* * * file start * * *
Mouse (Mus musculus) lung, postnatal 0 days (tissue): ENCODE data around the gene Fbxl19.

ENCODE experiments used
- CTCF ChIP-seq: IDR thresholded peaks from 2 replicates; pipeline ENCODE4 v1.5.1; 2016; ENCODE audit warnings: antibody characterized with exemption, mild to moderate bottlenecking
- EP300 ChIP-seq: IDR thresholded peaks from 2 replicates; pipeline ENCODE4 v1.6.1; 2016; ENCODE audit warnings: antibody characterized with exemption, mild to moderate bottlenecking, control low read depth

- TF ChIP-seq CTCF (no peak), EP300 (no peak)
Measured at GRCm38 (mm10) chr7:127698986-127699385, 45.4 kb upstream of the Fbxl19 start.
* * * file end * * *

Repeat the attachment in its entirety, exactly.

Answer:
Mouse (Mus musculus) lung, postnatal 0 days (tissue): ENCODE data around the gene Fbxl19.

ENCODE experiments used
- CTCF ChIP-seq: IDR thresholded peaks from 2 replicates; pipeline ENCODE4 v1.5.1; 2016; ENCODE audit warnings: antibody characterized with exemption, mild to moderate bottlenecking
- EP300 ChIP-seq: IDR thresholded peaks from 2 replicates; pipeline ENCODE4 v1.6.1; 2016; ENCODE audit warnings: antibody characterized with exemption, mild to moderate bottlenecking, control low read depth

- TF ChIP-seq CTCF (no peak), EP300 (no peak)
Measured at GRCm38 (mm10) chr7:127698986-127699385, 45.4 kb upstream of the Fbxl19 start.